Friday, December 11, 2015

C.S. Lewis on Her Majesty's Secret Service

Came across this today. Like Roald Dahl and Ian Fleming, seems the most noteworthy pagan-turned-Christian allegorical fantasy author was a SPY! Sort of. Well, it's not that exciting. He didn't have a jet-pack or electrocute people in bathtubs. But I found it interesting. You might, too.

Thursday, December 10, 2015

Count Belisarius

I finished I, Claudius, Claudius the God, and King Jesus, all by Robert Graves. I needed more Robert Graves. For the first time ever, I bought an e-book because I couldn't wait for a hard copy to arrive. The book is Count Belisarius, and it's one of my favorites so far. If you like historical novels, especially early medieval military history, this one's for you. Set in the waning days of the Eastern Roman Empire, it's fast-paced yet crammed full of scholarly detail - just like all of Graves' books. Here's a good description from the Historical Novel Society:

"Originally published in 1936, Count Belisarius has not basked in the same limelight as Robert Graves’s two earlier masterpieces set in the early Roman Empire. Instead, in Count Belisarius the focus shifts east from Rome to Constantinople. The cast is full and complex but essentially can be summarised as a foursome: the Emperor Justinian and his wife, Theodora, whose closest friend, Antonina, marries Justinian’s general, Belisarius. The story is narrated by a eunuch, Eugenius, a devoted slave in Antonina’s household. The scope of the book is massive – encompassing religious controversy and cultural developments as well as military history – yet, throughout, Graves succeeds in blending historical details with the development of his main characters. For anyone who has seen the beautiful mosaic of Justinian and Theodora in Ravenna, their characters here come as a surprise: for all its ideals and renewed hope, the Eastern Roman Empire was as corrupt as its Western predecessor. Belisarius alone rises above this as a man of principle and integrity and a renowned military leader. He leads Justinian’s army to victory in the campaigns against Persia, Carthage, Sicily and Northern Italy, often against astonishing odds and with little backing."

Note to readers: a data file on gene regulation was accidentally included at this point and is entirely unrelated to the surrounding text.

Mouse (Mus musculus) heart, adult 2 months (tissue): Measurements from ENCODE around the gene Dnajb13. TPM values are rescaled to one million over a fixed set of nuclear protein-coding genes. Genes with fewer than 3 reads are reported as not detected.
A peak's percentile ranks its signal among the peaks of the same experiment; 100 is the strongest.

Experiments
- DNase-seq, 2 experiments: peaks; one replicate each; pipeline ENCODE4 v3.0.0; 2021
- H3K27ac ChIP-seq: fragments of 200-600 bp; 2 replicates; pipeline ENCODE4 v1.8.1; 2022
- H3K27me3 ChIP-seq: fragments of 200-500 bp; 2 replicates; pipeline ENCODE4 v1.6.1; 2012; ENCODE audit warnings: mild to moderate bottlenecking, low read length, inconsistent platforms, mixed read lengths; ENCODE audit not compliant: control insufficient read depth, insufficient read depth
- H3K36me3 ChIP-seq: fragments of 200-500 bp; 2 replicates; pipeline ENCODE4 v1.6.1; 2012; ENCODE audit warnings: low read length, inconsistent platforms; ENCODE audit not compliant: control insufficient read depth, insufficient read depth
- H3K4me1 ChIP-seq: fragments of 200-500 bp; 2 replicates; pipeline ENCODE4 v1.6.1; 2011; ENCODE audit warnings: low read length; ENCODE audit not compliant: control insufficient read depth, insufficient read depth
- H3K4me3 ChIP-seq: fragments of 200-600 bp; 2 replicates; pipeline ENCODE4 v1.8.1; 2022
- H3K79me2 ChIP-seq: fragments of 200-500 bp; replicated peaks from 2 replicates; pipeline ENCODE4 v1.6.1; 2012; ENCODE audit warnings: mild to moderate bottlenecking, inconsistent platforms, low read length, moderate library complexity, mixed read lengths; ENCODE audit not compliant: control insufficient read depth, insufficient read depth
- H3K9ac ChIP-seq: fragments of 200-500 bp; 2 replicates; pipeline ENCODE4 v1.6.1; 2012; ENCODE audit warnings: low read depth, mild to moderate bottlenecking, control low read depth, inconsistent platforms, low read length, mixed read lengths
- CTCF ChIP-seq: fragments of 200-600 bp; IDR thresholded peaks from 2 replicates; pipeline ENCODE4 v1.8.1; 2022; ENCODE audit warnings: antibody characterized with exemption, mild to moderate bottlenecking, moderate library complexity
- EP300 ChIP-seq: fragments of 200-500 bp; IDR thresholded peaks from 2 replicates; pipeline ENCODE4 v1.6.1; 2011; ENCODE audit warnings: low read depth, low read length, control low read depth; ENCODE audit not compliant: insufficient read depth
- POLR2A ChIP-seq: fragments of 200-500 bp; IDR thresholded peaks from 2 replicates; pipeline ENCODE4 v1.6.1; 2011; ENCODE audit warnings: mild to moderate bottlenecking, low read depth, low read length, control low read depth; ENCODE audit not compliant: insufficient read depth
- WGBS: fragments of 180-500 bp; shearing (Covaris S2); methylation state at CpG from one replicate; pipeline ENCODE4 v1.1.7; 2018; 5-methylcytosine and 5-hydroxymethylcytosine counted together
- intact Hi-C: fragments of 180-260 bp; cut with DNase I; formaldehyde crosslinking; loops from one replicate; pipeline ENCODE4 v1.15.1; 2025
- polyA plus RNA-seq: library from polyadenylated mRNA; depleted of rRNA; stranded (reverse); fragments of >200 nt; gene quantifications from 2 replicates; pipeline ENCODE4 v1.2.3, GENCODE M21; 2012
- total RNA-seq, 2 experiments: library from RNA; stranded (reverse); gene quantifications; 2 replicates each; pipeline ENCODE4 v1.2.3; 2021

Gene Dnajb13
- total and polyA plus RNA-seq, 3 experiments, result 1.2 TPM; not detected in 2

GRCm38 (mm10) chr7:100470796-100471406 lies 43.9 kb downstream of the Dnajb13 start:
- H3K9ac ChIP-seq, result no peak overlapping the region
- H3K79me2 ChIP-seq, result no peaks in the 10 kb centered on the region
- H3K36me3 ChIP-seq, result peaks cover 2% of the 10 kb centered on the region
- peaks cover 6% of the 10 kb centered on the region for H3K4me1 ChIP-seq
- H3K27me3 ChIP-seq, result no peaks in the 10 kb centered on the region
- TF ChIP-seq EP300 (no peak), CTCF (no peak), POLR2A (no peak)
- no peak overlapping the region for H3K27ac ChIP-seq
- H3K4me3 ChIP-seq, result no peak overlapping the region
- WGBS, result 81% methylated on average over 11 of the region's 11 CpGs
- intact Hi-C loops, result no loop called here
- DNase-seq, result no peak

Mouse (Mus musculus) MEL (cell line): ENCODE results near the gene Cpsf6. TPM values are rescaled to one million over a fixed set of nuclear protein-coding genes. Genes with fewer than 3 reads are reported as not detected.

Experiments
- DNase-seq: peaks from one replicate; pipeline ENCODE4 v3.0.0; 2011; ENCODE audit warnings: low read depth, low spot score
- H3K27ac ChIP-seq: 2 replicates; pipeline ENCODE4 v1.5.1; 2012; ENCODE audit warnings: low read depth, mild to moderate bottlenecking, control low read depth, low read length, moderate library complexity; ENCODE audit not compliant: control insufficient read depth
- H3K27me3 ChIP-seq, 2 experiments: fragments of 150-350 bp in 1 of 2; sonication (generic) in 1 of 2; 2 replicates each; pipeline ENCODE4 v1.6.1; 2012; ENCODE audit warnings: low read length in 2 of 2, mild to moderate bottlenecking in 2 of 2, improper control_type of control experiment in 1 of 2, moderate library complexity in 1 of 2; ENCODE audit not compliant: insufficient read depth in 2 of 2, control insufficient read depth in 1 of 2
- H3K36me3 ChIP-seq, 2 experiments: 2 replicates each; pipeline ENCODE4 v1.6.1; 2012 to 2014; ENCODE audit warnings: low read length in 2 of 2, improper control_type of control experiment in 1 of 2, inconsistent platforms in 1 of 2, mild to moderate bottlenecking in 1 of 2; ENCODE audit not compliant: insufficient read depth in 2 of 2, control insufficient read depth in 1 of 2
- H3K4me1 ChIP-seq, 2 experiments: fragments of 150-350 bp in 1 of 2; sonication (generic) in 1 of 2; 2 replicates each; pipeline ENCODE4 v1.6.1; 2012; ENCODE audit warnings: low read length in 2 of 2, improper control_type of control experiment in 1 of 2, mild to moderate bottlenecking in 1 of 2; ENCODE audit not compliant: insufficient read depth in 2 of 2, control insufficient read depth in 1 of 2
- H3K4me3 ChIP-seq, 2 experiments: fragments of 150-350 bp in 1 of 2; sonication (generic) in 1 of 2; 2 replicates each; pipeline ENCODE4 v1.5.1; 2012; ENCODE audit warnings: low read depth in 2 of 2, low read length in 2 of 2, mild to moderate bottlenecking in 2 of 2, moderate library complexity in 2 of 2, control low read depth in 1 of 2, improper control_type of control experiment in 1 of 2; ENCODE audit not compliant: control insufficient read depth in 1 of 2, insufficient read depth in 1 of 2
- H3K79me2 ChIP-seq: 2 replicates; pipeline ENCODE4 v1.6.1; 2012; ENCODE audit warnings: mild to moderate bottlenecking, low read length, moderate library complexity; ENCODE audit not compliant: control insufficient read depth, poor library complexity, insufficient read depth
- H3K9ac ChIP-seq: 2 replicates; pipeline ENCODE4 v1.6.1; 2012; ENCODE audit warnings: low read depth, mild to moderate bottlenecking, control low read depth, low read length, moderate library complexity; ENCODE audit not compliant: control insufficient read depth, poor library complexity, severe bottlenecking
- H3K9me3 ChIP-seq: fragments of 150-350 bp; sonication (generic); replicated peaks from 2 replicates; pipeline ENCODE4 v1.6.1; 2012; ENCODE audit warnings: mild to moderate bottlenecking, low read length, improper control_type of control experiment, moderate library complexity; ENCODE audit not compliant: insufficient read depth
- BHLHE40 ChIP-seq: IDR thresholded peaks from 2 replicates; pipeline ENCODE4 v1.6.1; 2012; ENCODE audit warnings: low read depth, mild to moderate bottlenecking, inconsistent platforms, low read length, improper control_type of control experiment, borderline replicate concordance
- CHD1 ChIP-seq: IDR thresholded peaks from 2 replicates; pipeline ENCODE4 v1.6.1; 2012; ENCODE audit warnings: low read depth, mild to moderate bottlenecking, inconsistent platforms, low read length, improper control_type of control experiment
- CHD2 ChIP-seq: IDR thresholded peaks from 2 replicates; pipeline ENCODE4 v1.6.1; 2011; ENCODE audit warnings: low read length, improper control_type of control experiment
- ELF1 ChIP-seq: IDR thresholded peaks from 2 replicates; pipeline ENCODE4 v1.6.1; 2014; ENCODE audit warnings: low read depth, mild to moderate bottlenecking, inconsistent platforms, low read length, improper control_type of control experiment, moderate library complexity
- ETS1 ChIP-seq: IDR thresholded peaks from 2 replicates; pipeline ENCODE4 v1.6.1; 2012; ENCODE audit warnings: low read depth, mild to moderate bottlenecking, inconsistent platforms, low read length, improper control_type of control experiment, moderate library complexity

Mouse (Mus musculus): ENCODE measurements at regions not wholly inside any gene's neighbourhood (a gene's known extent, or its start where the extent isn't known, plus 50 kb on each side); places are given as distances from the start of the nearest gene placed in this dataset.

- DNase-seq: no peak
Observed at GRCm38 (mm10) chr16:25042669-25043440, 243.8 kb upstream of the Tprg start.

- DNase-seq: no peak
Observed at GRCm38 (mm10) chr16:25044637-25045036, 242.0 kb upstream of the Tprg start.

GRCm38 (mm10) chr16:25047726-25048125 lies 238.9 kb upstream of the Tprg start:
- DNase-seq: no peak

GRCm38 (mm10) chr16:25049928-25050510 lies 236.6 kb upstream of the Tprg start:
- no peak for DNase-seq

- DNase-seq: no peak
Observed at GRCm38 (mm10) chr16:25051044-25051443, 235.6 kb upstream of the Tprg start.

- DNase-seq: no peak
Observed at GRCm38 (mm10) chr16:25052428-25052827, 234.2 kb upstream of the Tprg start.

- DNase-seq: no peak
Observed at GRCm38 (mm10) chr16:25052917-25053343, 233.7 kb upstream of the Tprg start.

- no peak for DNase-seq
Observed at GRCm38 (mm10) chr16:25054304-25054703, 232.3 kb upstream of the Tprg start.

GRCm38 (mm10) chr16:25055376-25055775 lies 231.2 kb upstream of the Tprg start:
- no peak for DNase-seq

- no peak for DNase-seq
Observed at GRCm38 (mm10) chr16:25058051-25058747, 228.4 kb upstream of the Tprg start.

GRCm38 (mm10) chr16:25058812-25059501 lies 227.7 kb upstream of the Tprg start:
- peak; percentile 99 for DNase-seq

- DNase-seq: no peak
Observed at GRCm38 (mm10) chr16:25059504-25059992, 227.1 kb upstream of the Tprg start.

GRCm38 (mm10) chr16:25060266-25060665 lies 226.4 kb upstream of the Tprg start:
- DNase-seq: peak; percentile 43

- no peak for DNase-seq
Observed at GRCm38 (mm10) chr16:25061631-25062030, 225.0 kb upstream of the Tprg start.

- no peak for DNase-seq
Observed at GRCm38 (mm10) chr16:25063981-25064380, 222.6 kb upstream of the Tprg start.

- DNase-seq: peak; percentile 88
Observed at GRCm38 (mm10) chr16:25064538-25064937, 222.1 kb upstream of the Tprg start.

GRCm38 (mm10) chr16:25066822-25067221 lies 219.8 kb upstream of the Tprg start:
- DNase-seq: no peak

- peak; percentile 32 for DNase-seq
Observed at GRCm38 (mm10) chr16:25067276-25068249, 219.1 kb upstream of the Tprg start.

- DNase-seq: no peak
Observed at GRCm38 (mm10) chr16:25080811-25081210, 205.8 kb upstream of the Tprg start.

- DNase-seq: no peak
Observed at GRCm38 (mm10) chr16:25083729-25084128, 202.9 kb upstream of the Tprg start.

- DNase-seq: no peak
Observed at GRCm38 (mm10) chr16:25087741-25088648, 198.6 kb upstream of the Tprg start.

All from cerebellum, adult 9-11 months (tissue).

Monday, December 7, 2015

Car Wars Classic is a Free PDF

According to the Daily Illuminator, Steve Jackson Games has released the original version of the 1980 classic Car Wars. This game allowed us all to pretend we were in Death Race 2000 or The Road Warrior - even if about two people I know actually understood and played by the rules. This was one of the games that originally came in the undersized black plastic boxes with hooks for hanging on the "impulse buy" racks at hobby stores - another innovation of Steve Jackson that TSR would adopt with games like this one. Anyway, you can find the free-and-legal PDF of the original "Car Wars Classic" right here.

Thursday, December 3, 2015

AZ-1: Against the Aztecs

...well, that's what an old-school dungeon module about this might be called. Turns out archaeologists have discovered some sealed chambers in Aztec ruins. But they won't start excavating until next year some time. I wonder what's inside? Probably at least a few zombies, a Great Feathered Serpent, and all the gold you can eat. Read all about it.

Wednesday, December 2, 2015

Sword & Planet

Nothing captures the essence of the genre, for me, better than this Al Williamson piece. He was the primary Flash Gordon artist back in the day, and also did a lot of comics work. Check out a gallery of his stuff here.

Tuesday, December 1, 2015

More Evidence for Parallel Universes

A scientist thinks he's discovered evidence of a parallel universe - but admits there's a 30 percent chance he's wrong. A "bruise" in the cosmic background radiation of our universe might be the smoking gun. Read all about it right here. And when you're done reading that, read about this experiment that proves the universe is really, really weird. And here's more about spooky action at a distance.